If you want to be a writer ...
Learn to deal with criticism (of both the literary and the other kind)
Literary criticism can hurt. When responding to a review of your work, begin by asking if you think the person giving the critique genuinely wants to help you improve your writing - if not, ignore their comments. It's a sad fact that many critiquers are as motivated by envy or by inflexible dogmatic literary credos as by the desire to contribute to another writer's development.
Is the reviewer equipped to give you worthwhile feedback? Many people don't know how to comment on fiction, or how to express their ideas. If you've got this kind of response, feel free to ignore it too. It's not your job to tell people how to review your work (although you can always ask them to elaborate or explain some point they've made) and you don't have to take on board the advice of the foolish or the ill-equipped.
That leaves the critiques that are both honest and coherent. And if they are both, and they still hurt, the problem is probably with you.
Put any commentary aside for 24 hours if you can. Often it makes more sense the next day when your ego has stepped aside and your good sense has taken over. Often we write as though the reader is in our head, instead of writing as though we are in theirs, and critiquers can pick up this self-indulgent or self-referential behaviour very easily - and having it pointed out can really sting. Sometimes we write as though we are somebody we admire - reviewers spot that kind of thing too; and they often tell us that our work is like a 'watered-down' version of a favourite author. Listen to them - you want to be yourself, not a clone of your rave read. We can tend to write about what's important to us, without making it important to the reader too; if a comment suggests the reader wasn't engaged with the story, the writer needs to step back and see where they've failed to make the characters matter to the reader.
You may feel the commentary simply hasn't helped, or has missed the mark - if so, have confidence in your ability and ignore the comments. But if you keep getting the same kind of comments on different stories, you may have to reflect on your writing ability rather than on your reviewers' failure to understand your work. Highly innovative work is best workshopped with a small group of similar-minded writers because other reviewers may just not understand what you are attempting.
If you get commentary on basic errors of grammar and/or writing style, you've probably put your work into the workshop process too early. To avoid this kind of mistake, do the following before submitting your work for review:
1 - Print your work and read it on paper as well as editing online
2 - Look for the words; well, just, that, very, really, had, to be, then, only, suddenly. Cross them out (most are simply redundant), or replace them.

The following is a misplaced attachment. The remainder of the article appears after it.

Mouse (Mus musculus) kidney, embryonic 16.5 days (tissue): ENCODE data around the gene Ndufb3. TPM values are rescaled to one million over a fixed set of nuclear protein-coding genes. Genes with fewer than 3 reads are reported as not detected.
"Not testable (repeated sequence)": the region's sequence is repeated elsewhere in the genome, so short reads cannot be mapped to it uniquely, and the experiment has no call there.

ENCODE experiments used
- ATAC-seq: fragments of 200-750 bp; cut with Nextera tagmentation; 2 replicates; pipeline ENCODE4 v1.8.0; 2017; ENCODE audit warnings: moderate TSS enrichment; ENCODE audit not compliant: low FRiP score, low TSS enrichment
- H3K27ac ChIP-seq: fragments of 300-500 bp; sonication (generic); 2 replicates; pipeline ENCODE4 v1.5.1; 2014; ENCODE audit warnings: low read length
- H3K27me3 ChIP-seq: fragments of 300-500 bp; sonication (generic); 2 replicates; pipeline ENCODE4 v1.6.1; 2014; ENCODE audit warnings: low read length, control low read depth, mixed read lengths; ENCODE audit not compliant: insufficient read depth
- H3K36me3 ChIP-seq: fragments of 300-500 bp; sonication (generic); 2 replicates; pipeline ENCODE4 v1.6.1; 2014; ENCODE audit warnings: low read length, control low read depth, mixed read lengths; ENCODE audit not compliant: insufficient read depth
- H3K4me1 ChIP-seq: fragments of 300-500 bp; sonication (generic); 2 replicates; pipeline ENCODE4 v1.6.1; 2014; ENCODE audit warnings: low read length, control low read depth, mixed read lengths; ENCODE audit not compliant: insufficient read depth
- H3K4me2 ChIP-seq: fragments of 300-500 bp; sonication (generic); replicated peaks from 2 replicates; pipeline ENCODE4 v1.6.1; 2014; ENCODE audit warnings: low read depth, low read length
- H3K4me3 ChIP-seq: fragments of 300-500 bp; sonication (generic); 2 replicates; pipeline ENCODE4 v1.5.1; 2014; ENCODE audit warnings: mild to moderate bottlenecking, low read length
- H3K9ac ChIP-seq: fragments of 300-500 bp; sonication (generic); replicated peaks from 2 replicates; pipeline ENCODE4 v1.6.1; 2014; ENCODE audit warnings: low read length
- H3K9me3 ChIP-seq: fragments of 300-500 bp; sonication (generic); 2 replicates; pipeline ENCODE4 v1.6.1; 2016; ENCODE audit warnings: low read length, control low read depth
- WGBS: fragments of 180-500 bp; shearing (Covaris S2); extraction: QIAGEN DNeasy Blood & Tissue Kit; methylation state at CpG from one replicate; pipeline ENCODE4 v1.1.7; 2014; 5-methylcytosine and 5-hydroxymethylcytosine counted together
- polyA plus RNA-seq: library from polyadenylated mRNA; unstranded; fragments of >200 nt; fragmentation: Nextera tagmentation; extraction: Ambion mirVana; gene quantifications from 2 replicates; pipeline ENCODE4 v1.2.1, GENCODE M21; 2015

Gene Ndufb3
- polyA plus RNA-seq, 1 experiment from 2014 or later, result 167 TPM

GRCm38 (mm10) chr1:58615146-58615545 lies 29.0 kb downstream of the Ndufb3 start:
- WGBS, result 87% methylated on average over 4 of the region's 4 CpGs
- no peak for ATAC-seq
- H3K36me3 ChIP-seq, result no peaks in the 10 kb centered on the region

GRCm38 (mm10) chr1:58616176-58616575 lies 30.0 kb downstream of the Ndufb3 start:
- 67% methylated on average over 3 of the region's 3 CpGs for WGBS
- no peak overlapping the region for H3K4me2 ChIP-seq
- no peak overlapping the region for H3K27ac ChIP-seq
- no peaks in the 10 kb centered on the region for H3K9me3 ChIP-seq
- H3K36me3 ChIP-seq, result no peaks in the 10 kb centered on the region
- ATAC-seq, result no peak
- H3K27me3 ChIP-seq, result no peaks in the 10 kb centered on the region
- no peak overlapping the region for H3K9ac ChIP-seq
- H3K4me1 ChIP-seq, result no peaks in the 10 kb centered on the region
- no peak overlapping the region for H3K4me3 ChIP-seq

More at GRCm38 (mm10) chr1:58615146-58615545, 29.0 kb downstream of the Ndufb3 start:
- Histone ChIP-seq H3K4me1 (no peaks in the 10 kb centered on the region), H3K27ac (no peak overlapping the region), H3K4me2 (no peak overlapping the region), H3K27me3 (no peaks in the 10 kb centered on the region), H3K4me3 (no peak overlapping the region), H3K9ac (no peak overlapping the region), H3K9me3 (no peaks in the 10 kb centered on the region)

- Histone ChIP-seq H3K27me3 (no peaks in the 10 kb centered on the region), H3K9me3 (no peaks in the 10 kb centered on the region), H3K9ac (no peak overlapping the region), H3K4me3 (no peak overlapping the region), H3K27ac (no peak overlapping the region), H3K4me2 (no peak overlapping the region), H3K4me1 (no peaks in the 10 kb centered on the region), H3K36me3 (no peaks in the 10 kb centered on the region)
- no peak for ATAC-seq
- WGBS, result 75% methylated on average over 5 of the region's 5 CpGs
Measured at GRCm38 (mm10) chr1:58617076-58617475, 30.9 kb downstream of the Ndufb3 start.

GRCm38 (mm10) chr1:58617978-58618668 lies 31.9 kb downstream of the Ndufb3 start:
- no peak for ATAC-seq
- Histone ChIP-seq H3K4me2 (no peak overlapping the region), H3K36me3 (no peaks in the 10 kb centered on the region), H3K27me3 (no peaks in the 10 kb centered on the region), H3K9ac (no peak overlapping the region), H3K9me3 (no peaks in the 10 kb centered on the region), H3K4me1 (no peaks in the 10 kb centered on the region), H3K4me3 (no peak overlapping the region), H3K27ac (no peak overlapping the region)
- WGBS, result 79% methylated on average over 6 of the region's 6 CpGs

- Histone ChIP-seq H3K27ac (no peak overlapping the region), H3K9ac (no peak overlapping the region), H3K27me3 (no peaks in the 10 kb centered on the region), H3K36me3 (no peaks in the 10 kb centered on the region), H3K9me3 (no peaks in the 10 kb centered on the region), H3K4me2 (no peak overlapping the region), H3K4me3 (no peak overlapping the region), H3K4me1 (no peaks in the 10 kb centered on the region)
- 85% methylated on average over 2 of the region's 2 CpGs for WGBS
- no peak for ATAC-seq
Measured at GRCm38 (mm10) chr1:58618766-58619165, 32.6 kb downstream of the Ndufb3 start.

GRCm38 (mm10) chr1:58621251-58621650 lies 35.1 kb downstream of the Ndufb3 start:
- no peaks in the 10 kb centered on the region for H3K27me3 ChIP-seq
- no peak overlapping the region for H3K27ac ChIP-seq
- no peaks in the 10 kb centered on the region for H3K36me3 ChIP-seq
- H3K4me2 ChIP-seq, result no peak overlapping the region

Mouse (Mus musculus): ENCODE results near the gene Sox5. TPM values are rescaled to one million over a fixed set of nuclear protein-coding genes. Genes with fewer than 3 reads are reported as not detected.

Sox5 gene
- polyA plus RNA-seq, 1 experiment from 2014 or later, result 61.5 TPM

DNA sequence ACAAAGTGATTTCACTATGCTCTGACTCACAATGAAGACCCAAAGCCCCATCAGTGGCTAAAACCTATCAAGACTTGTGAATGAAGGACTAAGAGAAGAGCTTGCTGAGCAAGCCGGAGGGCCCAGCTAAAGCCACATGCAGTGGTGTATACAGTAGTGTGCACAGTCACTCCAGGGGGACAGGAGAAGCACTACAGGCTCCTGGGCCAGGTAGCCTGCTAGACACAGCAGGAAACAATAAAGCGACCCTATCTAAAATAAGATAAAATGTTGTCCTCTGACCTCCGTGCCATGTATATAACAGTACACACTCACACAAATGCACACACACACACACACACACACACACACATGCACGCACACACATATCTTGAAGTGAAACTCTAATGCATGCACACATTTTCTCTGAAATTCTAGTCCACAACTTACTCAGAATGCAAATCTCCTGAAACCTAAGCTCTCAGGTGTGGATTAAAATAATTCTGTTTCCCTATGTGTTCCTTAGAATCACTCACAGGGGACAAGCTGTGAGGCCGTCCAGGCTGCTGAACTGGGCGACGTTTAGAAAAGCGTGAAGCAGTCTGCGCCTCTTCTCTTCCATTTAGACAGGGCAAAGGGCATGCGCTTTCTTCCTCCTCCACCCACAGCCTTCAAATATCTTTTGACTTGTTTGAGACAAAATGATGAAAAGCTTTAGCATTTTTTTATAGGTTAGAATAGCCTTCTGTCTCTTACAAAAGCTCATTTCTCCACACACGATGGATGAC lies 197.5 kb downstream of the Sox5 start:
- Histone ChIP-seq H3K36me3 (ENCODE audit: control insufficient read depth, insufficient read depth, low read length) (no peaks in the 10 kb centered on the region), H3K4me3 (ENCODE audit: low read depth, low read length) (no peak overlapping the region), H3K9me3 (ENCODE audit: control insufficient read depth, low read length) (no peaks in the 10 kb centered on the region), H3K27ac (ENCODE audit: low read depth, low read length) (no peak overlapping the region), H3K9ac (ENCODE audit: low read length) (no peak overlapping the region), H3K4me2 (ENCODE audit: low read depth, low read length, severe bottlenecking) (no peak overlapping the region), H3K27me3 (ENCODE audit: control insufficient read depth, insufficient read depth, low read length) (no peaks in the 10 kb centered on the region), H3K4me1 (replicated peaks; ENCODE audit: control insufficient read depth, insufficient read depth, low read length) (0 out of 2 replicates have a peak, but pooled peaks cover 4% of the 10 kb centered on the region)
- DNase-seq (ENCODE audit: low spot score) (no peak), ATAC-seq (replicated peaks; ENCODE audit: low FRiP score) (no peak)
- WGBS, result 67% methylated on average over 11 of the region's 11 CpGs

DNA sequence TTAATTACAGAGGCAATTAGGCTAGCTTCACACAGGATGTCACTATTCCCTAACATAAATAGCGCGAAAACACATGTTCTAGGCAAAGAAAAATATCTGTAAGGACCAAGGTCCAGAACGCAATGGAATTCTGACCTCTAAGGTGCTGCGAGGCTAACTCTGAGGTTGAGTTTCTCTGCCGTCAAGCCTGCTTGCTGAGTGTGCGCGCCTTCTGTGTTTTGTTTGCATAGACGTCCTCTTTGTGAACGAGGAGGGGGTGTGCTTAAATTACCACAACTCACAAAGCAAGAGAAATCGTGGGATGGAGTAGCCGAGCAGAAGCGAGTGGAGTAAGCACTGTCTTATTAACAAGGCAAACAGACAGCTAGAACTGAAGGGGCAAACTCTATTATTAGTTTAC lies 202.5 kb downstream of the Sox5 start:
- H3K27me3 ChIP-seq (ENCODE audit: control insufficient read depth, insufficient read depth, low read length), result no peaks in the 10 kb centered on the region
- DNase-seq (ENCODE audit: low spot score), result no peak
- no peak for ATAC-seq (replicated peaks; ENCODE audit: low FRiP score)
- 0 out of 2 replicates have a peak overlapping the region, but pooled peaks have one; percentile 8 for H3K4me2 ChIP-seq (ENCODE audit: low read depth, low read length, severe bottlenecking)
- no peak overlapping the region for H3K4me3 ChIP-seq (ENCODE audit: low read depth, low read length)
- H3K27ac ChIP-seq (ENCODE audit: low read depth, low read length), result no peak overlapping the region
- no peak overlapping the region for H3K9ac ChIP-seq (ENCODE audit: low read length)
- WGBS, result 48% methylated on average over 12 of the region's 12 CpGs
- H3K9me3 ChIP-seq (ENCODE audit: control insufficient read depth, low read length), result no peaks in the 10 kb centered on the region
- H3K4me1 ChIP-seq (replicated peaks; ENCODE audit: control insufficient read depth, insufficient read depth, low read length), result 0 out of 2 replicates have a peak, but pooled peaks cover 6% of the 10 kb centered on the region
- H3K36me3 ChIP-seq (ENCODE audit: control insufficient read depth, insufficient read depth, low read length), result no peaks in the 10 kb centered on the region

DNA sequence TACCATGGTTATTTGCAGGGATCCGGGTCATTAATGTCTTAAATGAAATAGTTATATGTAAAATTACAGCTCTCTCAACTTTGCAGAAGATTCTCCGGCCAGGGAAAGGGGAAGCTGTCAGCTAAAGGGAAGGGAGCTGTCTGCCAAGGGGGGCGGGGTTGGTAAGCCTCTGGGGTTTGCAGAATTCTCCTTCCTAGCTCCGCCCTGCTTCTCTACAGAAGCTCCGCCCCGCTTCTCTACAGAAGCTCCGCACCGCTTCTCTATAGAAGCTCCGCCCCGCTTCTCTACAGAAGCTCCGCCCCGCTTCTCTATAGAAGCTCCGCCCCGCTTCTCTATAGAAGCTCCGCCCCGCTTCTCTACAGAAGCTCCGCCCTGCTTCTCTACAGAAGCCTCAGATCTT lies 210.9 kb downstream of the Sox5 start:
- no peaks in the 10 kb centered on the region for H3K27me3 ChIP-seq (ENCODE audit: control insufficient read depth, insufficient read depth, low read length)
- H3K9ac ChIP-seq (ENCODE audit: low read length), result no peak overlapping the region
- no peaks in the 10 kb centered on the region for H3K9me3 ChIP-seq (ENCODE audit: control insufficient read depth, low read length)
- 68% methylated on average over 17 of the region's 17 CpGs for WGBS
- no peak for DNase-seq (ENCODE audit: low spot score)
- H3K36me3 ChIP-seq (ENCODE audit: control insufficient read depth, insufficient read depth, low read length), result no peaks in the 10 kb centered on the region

3 - Scrutinise verbs. Try to replace passive with active verbs.
4 - Read the work from beginning to end, pretending it was written by somebody you hate. Mark passages you tended to skip over due to boredom or repetition. Note anywhere it seems slow, dull, unbelievable or trite. Would you like the story if it was written by an enemy or would you find lots of things to criticise? The reader doesn't know you - they won't give you the benefit of the doubt.
5 - Name usage is key to professionalism. There should not be more than three uses of any character’s name on any given (double spaced) page unless the uses are part of dialogue tags. Like many editors I reject standard work that has more than three uses (high literature and some specialised cases like all female or all female characters can require more name uses). It tells me the writer hasn’t bothered to read the work aloud.
6 - Check your viewpoint.
7 - Unravel the various threads in your story to make sure you haven't dropped any halfway through. Are they all tied up? It's easy to lose track, especially in a long story or novel. I've just read a story in which the writer forgot to tell me who made the mysterious phone call that announced a character's adultery to his wife. That one went on the reject pile because I expect a thriller to thrill, not confuse. At the end of the story I wanted everything to be clear and that one loose end told me the writer didn't have a reader in mind when he sent the story in.
8 - After checking all of the above, read the manuscript once again. You should be through sick of it by now, so if it holds your interest, it should hold an editor’s too.
9 - Make your corrections, put it aside and think about it to ensure you have not missed anything significant. If it still holds your interest, it's ready to be reviewed.